“Mary Lou saw a Scaled Quail when she arrived at the parking area,” Rebecca told the 12 Central New Mexico Audubon Thursday Birders gathered at the Cottonwood Trailhead at the Elena Gallegos Picnic Area, one of the sites in Birding Hot Spots of Central New Mexico. It disappeared into the scrub and no quails were calling as the rest of us assembled.
Despite the calm and cool morning, there was a marked absence of birds along the trail as the group headed towards the blind.
“There are several birds darting around in the cottonwood tree next to the blind,” trip leader, Donna signaled. When we focused our binoculars, we could see that they were Pine Siskins – five of them.
“There’s also a Yellow-rumped Warbler,” Lefty commented. “It’s a Myrtle,” he continued. The Myrtle sub-species is rare in the foothills, even in migration. Close by there was another Yellop-rumped Warbler, this one an Audubon’s sub-species.
“There’s also a Chipping Sparrow,” I added.
A pair of Bushtits busied themselves in the grass beneath the tree.As we continued, we noticed a Western Scrub Jay, one of the most prevalent birds spotted during our walk.
We followed the trail to the Foothills Trail and then south to the Pino Trail that led us back through the Open Space.
Rebecca walked over to a beargrass yucca and peered into it. “There’s a Sandia Hairstreak,” she pointed. I hurried over. I have wanted to see this colorful, yet tiny butterfly – and official New Mexico butterfly – for several years. When I saw how well it was camouflaged in the foliage, I understood why I had missed it. Even though it paused on a frond for several seconds, it was very difficult to photograph.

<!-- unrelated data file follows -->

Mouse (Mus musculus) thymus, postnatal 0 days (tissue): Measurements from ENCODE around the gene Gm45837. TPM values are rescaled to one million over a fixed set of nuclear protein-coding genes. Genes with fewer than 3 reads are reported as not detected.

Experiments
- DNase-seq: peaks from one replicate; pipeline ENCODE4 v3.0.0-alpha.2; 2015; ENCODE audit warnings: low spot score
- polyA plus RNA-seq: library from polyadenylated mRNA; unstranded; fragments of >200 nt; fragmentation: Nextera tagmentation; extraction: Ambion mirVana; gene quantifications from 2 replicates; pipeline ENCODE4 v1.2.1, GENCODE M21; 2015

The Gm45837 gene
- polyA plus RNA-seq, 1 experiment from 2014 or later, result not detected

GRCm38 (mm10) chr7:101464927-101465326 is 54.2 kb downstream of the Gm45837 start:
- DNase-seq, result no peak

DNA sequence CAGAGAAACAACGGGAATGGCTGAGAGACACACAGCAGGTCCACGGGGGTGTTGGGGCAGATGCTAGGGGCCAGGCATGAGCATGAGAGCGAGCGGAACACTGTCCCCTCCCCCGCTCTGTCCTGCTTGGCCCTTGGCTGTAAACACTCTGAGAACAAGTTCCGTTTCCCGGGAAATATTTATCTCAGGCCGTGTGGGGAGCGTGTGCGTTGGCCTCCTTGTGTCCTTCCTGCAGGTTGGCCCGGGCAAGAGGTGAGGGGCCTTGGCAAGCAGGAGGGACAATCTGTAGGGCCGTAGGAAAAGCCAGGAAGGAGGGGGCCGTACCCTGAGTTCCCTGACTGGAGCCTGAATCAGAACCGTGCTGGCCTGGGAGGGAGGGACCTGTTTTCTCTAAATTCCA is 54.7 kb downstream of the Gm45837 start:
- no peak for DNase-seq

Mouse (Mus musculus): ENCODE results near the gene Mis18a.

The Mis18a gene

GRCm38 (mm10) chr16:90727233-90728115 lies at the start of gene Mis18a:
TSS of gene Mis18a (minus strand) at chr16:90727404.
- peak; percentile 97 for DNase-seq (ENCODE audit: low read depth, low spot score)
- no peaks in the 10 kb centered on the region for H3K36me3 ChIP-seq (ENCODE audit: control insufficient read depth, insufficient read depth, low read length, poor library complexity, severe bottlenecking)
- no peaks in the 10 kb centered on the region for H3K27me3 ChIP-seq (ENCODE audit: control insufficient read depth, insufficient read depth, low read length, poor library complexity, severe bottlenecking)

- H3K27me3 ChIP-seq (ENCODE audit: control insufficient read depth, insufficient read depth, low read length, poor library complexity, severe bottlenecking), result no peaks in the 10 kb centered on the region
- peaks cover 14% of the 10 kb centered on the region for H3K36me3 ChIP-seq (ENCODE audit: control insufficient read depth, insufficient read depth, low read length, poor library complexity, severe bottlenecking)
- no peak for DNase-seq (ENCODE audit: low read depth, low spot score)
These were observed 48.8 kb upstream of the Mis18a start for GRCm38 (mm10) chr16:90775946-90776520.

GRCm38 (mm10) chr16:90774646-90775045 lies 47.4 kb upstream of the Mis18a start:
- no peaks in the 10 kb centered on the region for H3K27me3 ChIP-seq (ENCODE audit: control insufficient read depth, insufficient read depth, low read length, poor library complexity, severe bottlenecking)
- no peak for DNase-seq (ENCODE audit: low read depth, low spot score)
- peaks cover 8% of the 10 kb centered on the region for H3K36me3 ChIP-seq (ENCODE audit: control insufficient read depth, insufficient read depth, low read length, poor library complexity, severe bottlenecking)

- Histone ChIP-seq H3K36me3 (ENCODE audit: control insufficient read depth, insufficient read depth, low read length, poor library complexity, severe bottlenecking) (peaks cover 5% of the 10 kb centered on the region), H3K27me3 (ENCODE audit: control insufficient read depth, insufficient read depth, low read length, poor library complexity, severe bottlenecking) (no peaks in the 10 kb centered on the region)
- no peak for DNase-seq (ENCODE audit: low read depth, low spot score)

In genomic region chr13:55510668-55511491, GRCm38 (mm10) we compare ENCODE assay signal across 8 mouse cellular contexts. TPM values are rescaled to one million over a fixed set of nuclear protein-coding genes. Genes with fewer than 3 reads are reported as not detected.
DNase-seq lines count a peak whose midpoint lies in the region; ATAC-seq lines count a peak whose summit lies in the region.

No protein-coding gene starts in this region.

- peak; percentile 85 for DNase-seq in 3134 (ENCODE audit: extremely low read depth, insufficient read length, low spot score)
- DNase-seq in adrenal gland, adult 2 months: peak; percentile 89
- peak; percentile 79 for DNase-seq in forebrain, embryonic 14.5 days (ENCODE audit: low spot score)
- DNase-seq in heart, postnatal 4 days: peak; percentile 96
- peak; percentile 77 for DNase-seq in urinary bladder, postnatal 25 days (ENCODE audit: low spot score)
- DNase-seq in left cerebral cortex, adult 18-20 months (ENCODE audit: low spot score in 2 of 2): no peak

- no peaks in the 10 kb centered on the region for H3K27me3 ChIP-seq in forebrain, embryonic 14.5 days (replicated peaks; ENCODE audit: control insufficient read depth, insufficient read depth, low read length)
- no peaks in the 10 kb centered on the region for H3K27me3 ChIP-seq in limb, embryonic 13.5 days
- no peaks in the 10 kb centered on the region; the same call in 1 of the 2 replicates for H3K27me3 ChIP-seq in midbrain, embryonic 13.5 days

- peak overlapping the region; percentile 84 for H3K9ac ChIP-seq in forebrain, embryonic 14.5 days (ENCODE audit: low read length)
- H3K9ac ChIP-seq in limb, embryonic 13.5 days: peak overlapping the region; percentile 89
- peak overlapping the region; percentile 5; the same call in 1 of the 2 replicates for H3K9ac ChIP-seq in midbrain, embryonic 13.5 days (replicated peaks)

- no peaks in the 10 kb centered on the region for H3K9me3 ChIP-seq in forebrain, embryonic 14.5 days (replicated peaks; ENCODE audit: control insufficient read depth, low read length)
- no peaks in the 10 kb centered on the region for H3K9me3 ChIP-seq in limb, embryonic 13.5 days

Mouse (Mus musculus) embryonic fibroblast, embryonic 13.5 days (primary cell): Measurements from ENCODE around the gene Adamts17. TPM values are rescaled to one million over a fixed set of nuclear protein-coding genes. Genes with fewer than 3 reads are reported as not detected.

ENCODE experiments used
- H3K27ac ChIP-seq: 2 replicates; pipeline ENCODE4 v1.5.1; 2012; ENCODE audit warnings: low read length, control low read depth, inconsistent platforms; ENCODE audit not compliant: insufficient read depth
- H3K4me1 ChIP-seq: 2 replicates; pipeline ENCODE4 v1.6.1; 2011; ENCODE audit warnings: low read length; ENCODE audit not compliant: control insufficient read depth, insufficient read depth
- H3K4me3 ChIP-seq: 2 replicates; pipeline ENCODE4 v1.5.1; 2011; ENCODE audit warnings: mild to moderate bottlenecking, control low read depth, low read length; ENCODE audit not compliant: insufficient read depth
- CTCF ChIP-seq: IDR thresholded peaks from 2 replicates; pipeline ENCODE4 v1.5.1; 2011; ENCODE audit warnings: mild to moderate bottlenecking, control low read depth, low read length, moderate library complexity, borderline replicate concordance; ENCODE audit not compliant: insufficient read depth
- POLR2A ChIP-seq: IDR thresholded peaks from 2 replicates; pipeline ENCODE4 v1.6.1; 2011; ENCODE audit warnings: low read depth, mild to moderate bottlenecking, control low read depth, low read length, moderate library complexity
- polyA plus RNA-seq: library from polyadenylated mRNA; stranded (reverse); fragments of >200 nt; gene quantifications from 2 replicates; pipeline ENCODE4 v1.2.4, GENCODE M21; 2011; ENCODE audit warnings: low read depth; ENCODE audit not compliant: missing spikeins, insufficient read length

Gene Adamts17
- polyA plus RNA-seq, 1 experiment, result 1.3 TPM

“Maybe instead of having a ‘bird of the day,’ we can have a ‘butterfly of the day,’ I suggested since it had been a slow day for birds.
A little further on, we spotted a bird perched on top of a juniper. Probably another Western Scrub Jay we thought until we focused on it – a Townsend’s Solitaire.
We followed the road through the picnic area and back around to where we were parked. As we approached the cars, a small flock of sparrows flushed from nearby, flew up and then settled down into the grass again. One popped up, sat on the top of a far bush and sang its hear out – a Black-throated Sparrow. It was the first time I had seen one at this location.
We tallied up the species for the morning – 16, and were glad we could end the day with the Black-throated Sparrow.